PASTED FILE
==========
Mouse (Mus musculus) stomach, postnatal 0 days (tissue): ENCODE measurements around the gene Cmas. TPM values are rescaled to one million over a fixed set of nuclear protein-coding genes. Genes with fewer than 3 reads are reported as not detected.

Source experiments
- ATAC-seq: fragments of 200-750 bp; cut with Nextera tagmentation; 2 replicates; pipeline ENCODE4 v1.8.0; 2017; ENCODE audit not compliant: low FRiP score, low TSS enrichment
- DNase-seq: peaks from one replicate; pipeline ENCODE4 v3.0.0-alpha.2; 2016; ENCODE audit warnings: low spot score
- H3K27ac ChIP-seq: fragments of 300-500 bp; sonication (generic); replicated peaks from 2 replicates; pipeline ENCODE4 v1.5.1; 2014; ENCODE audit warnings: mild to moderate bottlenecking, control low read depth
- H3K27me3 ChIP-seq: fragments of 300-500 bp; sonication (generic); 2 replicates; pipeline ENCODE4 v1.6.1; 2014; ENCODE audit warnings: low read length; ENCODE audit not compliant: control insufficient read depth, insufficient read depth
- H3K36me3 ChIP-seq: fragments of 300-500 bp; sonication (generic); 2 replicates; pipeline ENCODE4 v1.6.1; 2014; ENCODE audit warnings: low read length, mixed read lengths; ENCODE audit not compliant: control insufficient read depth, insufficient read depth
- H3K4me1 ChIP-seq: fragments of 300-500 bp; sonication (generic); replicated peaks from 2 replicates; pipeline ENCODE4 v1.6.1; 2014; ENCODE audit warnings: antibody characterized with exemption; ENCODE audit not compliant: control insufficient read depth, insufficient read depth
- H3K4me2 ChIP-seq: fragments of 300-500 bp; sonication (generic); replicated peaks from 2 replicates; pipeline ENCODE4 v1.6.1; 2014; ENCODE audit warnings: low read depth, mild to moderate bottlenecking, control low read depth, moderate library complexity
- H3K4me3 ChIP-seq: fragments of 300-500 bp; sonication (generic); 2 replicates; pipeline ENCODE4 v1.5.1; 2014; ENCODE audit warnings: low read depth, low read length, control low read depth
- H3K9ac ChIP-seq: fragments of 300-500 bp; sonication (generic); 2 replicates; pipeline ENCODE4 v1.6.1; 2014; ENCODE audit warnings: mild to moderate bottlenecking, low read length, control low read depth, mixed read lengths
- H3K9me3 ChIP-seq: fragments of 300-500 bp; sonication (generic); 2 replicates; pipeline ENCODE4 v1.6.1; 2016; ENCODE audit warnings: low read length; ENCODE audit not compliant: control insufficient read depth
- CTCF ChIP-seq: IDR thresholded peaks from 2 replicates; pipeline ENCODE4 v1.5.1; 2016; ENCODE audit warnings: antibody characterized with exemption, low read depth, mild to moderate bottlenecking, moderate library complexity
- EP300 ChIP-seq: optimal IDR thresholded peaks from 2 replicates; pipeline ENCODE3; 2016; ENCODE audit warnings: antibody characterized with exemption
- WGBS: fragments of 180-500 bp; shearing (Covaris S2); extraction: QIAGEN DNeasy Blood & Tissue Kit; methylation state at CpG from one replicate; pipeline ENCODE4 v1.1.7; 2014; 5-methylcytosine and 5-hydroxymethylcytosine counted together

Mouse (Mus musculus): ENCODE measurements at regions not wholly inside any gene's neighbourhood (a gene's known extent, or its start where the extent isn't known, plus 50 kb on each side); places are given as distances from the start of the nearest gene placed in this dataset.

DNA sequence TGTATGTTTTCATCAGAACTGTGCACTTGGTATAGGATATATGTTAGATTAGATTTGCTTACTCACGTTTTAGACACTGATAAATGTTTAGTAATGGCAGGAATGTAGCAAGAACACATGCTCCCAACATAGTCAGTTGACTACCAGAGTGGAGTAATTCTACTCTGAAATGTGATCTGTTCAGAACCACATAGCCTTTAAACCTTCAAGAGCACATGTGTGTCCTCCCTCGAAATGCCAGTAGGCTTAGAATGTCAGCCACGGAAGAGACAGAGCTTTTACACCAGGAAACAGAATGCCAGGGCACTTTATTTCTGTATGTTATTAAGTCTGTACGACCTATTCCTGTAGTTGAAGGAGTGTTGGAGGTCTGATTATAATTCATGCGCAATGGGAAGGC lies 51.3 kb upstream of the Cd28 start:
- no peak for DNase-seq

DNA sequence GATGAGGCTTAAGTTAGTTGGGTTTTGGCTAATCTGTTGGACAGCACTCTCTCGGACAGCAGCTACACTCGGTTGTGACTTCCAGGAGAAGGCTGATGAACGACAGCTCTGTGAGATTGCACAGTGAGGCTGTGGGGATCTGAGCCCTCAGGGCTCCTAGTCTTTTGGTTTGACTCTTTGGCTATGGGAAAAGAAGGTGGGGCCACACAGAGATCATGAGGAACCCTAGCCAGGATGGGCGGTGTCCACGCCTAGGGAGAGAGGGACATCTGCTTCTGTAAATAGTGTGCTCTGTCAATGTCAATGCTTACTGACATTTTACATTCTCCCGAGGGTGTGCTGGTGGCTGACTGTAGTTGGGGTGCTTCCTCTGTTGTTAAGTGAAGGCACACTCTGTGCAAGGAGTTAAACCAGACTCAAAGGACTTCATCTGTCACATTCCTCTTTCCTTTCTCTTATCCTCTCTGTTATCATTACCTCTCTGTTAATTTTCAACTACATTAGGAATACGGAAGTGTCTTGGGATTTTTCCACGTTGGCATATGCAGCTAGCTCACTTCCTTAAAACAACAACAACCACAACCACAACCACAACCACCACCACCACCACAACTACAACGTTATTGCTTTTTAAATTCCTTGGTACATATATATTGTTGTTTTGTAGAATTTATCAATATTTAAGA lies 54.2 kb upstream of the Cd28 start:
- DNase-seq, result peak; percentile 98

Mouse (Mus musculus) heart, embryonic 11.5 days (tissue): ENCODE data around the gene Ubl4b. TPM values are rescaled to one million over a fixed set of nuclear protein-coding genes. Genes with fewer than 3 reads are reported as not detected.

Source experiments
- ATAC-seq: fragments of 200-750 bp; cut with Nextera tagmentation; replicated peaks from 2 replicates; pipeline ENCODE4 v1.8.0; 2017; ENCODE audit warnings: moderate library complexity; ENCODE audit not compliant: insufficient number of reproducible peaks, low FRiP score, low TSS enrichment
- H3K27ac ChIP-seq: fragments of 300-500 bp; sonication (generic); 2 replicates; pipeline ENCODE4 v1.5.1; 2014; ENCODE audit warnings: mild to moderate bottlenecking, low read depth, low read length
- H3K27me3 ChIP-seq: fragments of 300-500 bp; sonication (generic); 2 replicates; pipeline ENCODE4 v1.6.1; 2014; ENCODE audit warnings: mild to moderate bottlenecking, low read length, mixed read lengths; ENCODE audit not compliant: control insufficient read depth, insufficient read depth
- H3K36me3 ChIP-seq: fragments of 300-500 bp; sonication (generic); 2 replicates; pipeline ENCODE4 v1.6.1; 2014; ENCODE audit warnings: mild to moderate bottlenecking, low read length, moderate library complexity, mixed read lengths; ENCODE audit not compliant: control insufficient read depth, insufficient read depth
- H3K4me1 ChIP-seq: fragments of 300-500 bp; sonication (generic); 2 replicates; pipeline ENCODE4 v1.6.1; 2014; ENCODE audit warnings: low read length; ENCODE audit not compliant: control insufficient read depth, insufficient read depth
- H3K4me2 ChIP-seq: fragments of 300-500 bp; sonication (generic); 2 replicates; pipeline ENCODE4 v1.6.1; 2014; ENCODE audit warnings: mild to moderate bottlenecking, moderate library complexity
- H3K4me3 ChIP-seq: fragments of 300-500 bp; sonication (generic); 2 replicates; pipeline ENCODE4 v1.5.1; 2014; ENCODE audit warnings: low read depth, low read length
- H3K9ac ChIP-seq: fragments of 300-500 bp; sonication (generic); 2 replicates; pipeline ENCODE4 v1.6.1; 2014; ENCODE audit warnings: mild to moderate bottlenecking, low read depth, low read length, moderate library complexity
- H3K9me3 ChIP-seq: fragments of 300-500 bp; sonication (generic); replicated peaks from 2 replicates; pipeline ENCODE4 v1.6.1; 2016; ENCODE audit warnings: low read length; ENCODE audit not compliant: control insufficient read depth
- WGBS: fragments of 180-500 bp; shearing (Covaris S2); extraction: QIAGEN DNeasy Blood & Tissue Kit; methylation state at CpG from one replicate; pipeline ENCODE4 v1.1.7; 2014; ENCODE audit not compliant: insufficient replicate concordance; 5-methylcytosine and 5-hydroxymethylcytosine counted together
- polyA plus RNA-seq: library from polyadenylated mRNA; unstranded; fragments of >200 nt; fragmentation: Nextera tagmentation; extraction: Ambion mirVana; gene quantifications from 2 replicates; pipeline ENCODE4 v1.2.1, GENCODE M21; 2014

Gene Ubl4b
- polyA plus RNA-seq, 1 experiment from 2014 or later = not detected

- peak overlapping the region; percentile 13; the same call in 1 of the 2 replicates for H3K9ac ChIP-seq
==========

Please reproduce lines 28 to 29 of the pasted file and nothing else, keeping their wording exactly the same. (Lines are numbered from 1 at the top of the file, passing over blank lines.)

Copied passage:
- H3K4me2 ChIP-seq: fragments of 300-500 bp; sonication (generic); 2 replicates; pipeline ENCODE4 v1.6.1; 2014; ENCODE audit warnings: mild to moderate bottlenecking, moderate library complexity
- H3K4me3 ChIP-seq: fragments of 300-500 bp; sonication (generic); 2 replicates; pipeline ENCODE4 v1.5.1; 2014; ENCODE audit warnings: low read depth, low read length